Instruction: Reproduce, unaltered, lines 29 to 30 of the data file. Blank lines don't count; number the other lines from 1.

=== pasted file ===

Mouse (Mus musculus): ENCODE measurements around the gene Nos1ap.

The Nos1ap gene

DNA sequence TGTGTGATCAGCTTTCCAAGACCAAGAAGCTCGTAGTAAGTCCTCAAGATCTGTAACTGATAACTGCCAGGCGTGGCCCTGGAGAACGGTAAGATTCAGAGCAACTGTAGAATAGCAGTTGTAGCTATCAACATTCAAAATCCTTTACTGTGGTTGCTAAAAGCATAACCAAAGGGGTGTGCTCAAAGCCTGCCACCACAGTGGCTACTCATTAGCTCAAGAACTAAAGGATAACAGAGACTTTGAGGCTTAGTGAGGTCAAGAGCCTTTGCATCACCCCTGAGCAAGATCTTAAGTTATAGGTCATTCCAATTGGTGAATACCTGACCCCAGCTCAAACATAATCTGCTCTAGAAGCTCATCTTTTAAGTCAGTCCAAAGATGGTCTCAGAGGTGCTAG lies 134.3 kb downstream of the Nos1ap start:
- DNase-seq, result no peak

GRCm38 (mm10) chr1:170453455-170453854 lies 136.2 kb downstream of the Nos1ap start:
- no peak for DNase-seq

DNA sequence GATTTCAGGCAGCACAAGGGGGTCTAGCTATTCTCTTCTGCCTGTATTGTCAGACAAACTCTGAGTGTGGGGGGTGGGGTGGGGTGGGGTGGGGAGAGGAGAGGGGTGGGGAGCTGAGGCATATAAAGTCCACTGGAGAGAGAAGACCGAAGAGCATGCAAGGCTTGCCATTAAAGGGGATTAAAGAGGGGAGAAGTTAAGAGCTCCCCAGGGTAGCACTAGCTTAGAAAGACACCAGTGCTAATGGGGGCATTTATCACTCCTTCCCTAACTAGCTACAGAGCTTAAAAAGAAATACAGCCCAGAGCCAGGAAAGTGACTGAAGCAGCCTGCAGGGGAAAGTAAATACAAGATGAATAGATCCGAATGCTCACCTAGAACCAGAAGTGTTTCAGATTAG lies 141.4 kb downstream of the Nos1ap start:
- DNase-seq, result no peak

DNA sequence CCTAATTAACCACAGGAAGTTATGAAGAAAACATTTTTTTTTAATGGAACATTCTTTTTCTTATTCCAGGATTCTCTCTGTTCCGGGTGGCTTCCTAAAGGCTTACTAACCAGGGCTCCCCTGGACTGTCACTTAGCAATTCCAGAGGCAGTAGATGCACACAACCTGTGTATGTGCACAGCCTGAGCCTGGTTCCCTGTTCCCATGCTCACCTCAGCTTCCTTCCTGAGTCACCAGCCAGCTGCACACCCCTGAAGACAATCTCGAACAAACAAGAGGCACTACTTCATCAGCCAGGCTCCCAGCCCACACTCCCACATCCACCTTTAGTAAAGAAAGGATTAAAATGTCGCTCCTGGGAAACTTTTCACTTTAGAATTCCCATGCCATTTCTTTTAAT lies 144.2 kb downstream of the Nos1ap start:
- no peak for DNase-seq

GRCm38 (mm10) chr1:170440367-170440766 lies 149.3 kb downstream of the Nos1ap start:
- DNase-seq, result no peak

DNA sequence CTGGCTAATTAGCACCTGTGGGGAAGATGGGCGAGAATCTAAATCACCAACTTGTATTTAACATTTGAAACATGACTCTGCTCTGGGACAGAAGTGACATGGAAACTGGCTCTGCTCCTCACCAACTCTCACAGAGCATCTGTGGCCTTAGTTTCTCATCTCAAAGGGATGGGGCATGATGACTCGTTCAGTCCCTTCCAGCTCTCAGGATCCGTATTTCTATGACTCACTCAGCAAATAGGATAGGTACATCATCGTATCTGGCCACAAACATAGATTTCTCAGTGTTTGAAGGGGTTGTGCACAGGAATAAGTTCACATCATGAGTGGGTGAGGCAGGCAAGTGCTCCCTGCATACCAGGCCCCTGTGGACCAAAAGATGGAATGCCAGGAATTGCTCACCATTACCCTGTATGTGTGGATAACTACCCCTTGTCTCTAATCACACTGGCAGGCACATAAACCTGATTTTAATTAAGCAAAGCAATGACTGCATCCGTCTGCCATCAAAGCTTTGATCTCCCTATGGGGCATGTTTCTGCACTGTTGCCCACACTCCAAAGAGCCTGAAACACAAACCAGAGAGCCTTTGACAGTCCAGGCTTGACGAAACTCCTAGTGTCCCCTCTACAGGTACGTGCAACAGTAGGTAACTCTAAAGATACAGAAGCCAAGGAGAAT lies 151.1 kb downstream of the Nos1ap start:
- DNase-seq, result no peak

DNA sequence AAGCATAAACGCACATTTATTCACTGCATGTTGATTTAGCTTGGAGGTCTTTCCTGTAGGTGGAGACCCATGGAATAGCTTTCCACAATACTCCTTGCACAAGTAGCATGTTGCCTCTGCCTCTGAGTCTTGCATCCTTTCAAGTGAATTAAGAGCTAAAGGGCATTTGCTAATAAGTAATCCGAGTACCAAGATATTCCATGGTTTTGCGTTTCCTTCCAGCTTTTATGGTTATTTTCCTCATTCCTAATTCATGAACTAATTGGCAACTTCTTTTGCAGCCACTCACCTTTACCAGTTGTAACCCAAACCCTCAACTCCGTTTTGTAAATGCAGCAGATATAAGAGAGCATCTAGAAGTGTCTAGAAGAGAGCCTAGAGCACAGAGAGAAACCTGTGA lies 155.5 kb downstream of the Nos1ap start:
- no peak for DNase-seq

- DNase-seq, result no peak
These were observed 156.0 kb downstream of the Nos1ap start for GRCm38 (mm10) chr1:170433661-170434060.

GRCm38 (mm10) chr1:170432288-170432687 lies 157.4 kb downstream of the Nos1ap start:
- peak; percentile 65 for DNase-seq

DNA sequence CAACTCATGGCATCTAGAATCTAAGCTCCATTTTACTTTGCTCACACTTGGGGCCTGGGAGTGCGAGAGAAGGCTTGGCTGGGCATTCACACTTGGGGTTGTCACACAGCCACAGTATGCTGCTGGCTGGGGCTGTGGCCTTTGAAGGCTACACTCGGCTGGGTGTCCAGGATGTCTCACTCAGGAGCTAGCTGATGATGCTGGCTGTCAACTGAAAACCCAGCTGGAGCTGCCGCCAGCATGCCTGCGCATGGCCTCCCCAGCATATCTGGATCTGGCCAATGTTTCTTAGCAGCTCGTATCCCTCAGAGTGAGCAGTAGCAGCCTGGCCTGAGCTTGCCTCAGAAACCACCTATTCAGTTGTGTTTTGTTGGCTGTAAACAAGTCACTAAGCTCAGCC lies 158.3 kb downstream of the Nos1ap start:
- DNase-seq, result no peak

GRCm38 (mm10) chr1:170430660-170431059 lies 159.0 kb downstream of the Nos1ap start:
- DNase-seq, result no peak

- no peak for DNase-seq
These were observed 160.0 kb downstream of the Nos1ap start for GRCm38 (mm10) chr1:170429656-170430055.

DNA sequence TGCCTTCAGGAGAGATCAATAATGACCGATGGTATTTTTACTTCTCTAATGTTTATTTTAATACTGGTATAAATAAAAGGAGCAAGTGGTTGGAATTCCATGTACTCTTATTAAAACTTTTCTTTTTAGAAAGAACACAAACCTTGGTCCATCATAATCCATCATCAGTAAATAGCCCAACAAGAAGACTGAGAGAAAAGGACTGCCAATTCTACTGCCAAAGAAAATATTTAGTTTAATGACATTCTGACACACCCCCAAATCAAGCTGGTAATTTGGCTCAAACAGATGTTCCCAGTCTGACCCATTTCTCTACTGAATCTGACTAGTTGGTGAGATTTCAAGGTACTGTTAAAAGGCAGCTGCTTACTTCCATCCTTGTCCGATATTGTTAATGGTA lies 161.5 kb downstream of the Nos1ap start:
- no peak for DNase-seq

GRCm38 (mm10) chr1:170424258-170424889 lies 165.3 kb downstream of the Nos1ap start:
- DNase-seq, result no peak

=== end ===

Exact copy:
GRCm38 (mm10) chr1:170424258-170424889 lies 165.3 kb downstream of the Nos1ap start:
- DNase-seq, result no peak